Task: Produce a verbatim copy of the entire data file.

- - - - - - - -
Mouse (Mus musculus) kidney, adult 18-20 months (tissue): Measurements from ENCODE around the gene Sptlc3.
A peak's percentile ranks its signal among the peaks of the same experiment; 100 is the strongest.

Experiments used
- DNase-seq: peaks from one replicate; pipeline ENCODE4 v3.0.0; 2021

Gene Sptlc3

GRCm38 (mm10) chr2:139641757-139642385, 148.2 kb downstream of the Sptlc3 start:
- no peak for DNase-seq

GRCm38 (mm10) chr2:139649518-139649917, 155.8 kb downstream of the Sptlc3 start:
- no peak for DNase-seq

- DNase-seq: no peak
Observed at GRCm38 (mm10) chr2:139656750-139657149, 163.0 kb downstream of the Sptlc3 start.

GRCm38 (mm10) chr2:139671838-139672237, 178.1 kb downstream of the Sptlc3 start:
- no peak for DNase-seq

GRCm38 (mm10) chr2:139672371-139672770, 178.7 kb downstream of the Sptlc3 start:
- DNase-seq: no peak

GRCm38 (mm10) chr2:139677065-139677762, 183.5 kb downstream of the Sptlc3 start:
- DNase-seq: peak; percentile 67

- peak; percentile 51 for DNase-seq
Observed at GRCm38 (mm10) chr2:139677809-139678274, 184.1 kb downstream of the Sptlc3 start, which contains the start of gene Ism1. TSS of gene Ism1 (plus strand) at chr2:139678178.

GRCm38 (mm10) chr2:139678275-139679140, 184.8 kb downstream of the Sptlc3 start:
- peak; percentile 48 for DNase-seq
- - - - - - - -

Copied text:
Mouse (Mus musculus) kidney, adult 18-20 months (tissue): Measurements from ENCODE around the gene Sptlc3.
A peak's percentile ranks its signal among the peaks of the same experiment; 100 is the strongest.

Experiments used
- DNase-seq: peaks from one replicate; pipeline ENCODE4 v3.0.0; 2021

Gene Sptlc3

GRCm38 (mm10) chr2:139641757-139642385, 148.2 kb downstream of the Sptlc3 start:
- no peak for DNase-seq

GRCm38 (mm10) chr2:139649518-139649917, 155.8 kb downstream of the Sptlc3 start:
- no peak for DNase-seq

- DNase-seq: no peak
Observed at GRCm38 (mm10) chr2:139656750-139657149, 163.0 kb downstream of the Sptlc3 start.

GRCm38 (mm10) chr2:139671838-139672237, 178.1 kb downstream of the Sptlc3 start:
- no peak for DNase-seq

GRCm38 (mm10) chr2:139672371-139672770, 178.7 kb downstream of the Sptlc3 start:
- DNase-seq: no peak

GRCm38 (mm10) chr2:139677065-139677762, 183.5 kb downstream of the Sptlc3 start:
- DNase-seq: peak; percentile 67

- peak; percentile 51 for DNase-seq
Observed at GRCm38 (mm10) chr2:139677809-139678274, 184.1 kb downstream of the Sptlc3 start, which contains the start of gene Ism1. TSS of gene Ism1 (plus strand) at chr2:139678178.

GRCm38 (mm10) chr2:139678275-139679140, 184.8 kb downstream of the Sptlc3 start:
- peak; percentile 48 for DNase-seq